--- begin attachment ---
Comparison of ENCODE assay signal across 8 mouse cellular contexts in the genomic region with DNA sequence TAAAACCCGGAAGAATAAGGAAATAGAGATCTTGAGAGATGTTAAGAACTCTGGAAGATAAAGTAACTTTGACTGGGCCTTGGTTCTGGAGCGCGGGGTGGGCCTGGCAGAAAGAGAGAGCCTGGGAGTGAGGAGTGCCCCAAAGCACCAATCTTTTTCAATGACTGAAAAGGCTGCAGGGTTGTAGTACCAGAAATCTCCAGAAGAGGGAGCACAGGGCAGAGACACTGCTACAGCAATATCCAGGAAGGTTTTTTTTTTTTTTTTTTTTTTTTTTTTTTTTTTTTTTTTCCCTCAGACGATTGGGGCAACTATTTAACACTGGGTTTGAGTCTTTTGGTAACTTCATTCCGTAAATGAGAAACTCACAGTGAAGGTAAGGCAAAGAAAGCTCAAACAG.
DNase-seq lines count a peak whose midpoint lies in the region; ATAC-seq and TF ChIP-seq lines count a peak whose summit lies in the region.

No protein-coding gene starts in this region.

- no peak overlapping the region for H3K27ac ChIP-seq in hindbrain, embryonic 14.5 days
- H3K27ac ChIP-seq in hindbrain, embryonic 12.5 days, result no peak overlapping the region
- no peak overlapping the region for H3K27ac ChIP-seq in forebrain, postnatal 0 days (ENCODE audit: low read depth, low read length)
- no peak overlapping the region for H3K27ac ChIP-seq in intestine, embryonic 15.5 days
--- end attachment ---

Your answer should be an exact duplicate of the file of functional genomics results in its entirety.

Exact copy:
Comparison of ENCODE assay signal across 8 mouse cellular contexts in the genomic region with DNA sequence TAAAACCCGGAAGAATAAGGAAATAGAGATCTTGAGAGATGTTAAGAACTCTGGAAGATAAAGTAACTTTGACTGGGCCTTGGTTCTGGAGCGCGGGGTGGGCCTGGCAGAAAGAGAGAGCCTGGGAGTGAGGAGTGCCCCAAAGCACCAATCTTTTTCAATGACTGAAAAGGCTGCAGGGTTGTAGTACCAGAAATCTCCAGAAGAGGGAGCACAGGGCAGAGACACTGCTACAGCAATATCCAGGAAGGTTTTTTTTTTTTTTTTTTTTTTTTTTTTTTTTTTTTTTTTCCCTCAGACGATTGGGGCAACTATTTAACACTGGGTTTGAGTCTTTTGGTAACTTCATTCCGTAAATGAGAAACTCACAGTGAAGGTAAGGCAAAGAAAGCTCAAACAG.
DNase-seq lines count a peak whose midpoint lies in the region; ATAC-seq and TF ChIP-seq lines count a peak whose summit lies in the region.

No protein-coding gene starts in this region.

- no peak overlapping the region for H3K27ac ChIP-seq in hindbrain, embryonic 14.5 days
- H3K27ac ChIP-seq in hindbrain, embryonic 12.5 days, result no peak overlapping the region
- no peak overlapping the region for H3K27ac ChIP-seq in forebrain, postnatal 0 days (ENCODE audit: low read depth, low read length)
- no peak overlapping the region for H3K27ac ChIP-seq in intestine, embryonic 15.5 days